“When I’m up, I go get coffee and read something that isn’t the Internet. It’s a great way of getting a candid voice in your head. Right now I am reading Eileen Myles’ Not Me, and there are a few poems that mention August in the book, one of which is called “Basic August.” Of course, in the 90s, “basic” didn’t have the same connotation it does now. But I loved that phrase. Last night I was having a conversation with a friend; we agreed that you have to just know you are a basic bitch. It’s a good barometer, not for judging people, but it’s a good litmus test——does this person know they are basic or do they think they are an exception? I just thought “Basic August” was a great mindset to be in. I’m in basic August mode.”
Mary Gaitskill When I said earlier that I don’t think it’s morally wrong to create images of women in victimized or submissive roles, that doesn’t mean that I’m insensitive to the type of pain that women suffer in this society. I think this is a very sexist society, a society in which women have suffered a great deal. Not just women personally, but a society in which a female spirit is not respected. And that’s actually quite painful to me; it’s not something that I’m indifferent to at all. Does that sound contradictory?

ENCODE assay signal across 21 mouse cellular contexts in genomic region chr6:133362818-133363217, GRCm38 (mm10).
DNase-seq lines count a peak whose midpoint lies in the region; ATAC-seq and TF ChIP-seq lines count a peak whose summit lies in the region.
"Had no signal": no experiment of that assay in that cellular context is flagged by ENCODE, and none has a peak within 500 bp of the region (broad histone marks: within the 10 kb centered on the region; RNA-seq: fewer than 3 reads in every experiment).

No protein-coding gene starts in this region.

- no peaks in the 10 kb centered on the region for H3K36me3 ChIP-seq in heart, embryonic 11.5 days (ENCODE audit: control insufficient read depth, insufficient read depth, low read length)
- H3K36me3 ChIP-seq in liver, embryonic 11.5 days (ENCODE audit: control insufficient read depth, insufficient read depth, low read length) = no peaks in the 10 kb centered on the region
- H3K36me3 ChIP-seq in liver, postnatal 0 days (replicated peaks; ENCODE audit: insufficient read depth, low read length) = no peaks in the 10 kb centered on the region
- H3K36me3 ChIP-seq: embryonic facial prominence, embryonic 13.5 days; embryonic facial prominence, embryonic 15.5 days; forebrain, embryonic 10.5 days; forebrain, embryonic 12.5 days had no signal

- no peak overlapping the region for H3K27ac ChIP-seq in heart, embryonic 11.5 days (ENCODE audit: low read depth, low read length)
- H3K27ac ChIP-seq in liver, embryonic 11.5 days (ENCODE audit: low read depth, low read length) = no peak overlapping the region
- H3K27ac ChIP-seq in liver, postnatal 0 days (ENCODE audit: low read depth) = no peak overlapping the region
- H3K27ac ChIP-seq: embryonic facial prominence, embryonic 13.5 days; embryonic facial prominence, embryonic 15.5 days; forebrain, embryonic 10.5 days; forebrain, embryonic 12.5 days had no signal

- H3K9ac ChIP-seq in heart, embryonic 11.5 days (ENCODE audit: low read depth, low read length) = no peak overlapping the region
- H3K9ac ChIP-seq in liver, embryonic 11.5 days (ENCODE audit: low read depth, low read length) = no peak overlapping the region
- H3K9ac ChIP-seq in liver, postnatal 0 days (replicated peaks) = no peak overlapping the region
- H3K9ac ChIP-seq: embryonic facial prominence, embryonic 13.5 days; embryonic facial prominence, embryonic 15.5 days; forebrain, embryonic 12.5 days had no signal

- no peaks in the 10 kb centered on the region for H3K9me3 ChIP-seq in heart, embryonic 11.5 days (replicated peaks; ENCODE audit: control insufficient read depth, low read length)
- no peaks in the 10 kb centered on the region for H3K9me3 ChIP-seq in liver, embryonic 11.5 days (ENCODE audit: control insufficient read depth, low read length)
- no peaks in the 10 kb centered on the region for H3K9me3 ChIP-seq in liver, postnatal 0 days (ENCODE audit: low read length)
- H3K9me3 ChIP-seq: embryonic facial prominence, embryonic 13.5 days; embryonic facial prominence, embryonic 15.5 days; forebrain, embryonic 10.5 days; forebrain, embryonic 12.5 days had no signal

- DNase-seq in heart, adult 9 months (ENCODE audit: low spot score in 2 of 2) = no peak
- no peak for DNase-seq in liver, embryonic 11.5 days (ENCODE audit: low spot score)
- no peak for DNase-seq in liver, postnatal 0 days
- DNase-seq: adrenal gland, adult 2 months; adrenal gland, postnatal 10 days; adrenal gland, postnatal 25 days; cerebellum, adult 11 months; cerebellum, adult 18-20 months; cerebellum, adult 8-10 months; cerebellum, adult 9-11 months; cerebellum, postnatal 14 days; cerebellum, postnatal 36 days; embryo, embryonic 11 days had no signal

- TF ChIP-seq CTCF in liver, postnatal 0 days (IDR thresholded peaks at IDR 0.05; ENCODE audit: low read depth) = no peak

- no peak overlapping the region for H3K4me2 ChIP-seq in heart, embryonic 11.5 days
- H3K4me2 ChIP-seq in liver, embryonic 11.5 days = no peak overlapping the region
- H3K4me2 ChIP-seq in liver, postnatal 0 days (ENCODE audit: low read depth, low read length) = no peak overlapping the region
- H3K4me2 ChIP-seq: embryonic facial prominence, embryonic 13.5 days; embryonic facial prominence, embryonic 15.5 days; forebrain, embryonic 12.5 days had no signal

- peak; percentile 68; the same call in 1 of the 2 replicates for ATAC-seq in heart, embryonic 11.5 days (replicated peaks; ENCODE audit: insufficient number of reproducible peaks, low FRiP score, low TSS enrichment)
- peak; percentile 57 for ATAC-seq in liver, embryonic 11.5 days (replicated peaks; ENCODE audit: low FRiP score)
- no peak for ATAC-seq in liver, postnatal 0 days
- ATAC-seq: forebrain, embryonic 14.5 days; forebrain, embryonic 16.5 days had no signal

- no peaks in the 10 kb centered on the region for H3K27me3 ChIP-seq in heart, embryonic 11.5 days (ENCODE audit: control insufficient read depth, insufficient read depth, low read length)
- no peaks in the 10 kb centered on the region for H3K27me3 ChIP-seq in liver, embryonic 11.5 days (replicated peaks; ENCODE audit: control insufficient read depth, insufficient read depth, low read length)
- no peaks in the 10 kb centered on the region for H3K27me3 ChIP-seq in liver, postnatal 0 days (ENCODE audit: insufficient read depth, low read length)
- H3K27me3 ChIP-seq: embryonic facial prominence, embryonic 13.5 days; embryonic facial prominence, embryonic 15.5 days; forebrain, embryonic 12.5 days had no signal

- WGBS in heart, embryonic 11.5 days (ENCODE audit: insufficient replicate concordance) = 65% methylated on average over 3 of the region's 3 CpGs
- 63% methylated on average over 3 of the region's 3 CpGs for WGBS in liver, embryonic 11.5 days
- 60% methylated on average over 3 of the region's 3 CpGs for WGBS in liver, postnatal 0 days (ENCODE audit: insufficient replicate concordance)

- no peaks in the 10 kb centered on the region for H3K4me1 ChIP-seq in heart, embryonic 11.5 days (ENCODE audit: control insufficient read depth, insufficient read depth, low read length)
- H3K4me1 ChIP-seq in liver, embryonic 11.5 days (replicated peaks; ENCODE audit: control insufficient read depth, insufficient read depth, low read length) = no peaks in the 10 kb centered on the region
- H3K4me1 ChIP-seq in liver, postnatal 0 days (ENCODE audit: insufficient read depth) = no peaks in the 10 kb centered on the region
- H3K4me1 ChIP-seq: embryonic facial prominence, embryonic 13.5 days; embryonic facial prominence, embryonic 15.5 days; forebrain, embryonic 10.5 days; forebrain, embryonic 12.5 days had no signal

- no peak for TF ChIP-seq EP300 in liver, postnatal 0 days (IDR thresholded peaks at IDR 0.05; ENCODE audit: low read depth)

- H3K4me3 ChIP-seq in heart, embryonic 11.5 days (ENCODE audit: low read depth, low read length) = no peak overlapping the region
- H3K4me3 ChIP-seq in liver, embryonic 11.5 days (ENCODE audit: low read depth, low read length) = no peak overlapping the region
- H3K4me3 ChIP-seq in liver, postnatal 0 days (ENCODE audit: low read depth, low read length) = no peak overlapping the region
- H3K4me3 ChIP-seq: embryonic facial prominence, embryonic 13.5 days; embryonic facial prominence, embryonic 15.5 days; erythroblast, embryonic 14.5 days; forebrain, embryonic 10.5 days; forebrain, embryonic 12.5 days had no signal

SW Not to me.
MG It’s not. I don’t think it addresses that problem, though, to write stories in which there’s an artificial treatment of women’s pain, in which it’s sort of triumphed over to big theme music, and women are shown as being, you know, Nautilus-machine strong, which is a type of strong that doesn’t interest me because it’s a strength disconnected from vulnerability and weakness, which to me isn’t real strength at all, but is actually a dislocated posturing which makes it possible to despise the vulnerability of others. I just don’t think that this type of judgment and instructional didactic writing is gonna help anything. Before you can heal pain you have to acknowledge it and feel it.
29. Is your memory: a.) Exceptional b.) Good c.) Normal d.) Bad c.) Senile
Let’s compare a pencil to a vagina.
30. Where would you most like to be right now?
With you-know-who’s cock in me.
31. Who would you most like to be? Contemporary personality:
History doesn’t exist.
32. Favorite fashion designer:
Azalea. But I can’t afford his shit. You want to give me some?
Alaïa? Whatever. This Kathy Acker interview is the bomb.
The Mad Love Life of a Hot Vampire (1971)
In 1963, American Abstract-Experssionist painter, John Kacere (b. 1920 - d. 1999) moved rather suddenly to towards a more Photorealism approach to painting. For the majority of the remainder of his career, his paintings exclusively portrayed the female mid-sections draped in lingerie, painted at a larger than life scale. John soon became an icon of the photorealist movement.